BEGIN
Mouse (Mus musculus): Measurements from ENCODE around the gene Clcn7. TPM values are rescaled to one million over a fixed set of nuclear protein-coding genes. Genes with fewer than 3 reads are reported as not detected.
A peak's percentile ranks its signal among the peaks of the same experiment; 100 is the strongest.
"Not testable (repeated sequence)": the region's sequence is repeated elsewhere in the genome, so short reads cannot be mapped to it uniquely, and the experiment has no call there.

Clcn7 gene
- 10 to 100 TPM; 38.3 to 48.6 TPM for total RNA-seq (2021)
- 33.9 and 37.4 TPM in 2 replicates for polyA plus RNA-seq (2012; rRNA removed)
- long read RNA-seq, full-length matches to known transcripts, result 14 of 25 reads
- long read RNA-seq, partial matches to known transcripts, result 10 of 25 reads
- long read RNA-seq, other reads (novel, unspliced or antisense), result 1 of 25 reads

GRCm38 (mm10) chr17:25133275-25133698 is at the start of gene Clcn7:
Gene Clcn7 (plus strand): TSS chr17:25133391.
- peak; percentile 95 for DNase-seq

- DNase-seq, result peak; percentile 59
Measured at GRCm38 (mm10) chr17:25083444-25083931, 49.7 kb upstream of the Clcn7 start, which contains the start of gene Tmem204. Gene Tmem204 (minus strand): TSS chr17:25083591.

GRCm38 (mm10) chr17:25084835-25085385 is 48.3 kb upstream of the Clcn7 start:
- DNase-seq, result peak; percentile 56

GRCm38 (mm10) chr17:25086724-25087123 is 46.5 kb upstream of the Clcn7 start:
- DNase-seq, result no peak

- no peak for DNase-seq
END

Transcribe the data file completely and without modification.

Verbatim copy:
Mouse (Mus musculus): Measurements from ENCODE around the gene Clcn7. TPM values are rescaled to one million over a fixed set of nuclear protein-coding genes. Genes with fewer than 3 reads are reported as not detected.
A peak's percentile ranks its signal among the peaks of the same experiment; 100 is the strongest.
"Not testable (repeated sequence)": the region's sequence is repeated elsewhere in the genome, so short reads cannot be mapped to it uniquely, and the experiment has no call there.

Clcn7 gene
- 10 to 100 TPM; 38.3 to 48.6 TPM for total RNA-seq (2021)
- 33.9 and 37.4 TPM in 2 replicates for polyA plus RNA-seq (2012; rRNA removed)
- long read RNA-seq, full-length matches to known transcripts, result 14 of 25 reads
- long read RNA-seq, partial matches to known transcripts, result 10 of 25 reads
- long read RNA-seq, other reads (novel, unspliced or antisense), result 1 of 25 reads

GRCm38 (mm10) chr17:25133275-25133698 is at the start of gene Clcn7:
Gene Clcn7 (plus strand): TSS chr17:25133391.
- peak; percentile 95 for DNase-seq

- DNase-seq, result peak; percentile 59
Measured at GRCm38 (mm10) chr17:25083444-25083931, 49.7 kb upstream of the Clcn7 start, which contains the start of gene Tmem204. Gene Tmem204 (minus strand): TSS chr17:25083591.

GRCm38 (mm10) chr17:25084835-25085385 is 48.3 kb upstream of the Clcn7 start:
- DNase-seq, result peak; percentile 56

GRCm38 (mm10) chr17:25086724-25087123 is 46.5 kb upstream of the Clcn7 start:
- DNase-seq, result no peak

- no peak for DNase-seq